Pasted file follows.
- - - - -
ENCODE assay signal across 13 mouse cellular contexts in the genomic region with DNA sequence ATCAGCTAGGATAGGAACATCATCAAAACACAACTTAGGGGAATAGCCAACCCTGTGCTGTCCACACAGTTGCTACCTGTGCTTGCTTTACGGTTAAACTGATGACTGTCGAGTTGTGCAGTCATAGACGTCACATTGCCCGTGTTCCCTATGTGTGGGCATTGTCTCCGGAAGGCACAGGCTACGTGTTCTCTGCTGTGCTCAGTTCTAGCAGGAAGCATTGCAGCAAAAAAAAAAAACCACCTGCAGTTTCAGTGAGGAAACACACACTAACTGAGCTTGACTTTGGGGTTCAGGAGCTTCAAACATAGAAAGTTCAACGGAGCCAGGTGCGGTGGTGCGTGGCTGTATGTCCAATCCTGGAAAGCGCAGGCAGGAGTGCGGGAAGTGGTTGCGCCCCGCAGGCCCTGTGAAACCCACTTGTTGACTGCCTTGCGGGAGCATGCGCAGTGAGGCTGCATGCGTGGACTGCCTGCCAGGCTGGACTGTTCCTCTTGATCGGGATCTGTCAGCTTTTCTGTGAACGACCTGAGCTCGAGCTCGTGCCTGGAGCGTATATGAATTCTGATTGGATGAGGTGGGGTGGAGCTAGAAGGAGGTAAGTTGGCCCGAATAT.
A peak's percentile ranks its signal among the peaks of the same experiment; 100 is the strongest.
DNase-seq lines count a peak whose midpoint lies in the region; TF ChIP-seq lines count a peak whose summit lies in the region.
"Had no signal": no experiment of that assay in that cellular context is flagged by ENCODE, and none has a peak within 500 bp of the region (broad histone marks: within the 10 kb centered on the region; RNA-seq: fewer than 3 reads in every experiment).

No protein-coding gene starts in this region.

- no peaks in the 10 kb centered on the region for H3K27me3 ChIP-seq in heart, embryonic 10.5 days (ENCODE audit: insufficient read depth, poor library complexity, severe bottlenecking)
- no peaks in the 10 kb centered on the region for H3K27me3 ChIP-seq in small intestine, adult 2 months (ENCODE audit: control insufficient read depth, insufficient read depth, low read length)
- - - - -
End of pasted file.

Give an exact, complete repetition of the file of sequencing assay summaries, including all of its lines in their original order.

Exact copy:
ENCODE assay signal across 13 mouse cellular contexts in the genomic region with DNA sequence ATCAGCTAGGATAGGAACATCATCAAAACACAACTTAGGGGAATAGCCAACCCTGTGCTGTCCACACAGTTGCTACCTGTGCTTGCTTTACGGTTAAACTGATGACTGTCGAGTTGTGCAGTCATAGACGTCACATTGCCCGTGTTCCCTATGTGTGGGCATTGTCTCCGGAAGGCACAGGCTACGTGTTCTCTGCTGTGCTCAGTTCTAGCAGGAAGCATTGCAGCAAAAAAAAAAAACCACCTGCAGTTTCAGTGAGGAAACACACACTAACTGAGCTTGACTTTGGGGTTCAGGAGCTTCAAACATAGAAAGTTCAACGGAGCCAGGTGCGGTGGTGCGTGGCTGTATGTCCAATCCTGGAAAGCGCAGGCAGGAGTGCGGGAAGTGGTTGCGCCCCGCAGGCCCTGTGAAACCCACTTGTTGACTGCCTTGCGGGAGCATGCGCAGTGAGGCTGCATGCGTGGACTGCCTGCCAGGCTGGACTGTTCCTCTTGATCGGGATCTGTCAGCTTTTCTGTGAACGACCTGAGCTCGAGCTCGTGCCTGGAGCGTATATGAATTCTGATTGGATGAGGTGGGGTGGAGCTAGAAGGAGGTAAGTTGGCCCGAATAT.
A peak's percentile ranks its signal among the peaks of the same experiment; 100 is the strongest.
DNase-seq lines count a peak whose midpoint lies in the region; TF ChIP-seq lines count a peak whose summit lies in the region.
"Had no signal": no experiment of that assay in that cellular context is flagged by ENCODE, and none has a peak within 500 bp of the region (broad histone marks: within the 10 kb centered on the region; RNA-seq: fewer than 3 reads in every experiment).

No protein-coding gene starts in this region.

- no peaks in the 10 kb centered on the region for H3K27me3 ChIP-seq in heart, embryonic 10.5 days (ENCODE audit: insufficient read depth, poor library complexity, severe bottlenecking)
- no peaks in the 10 kb centered on the region for H3K27me3 ChIP-seq in small intestine, adult 2 months (ENCODE audit: control insufficient read depth, insufficient read depth, low read length)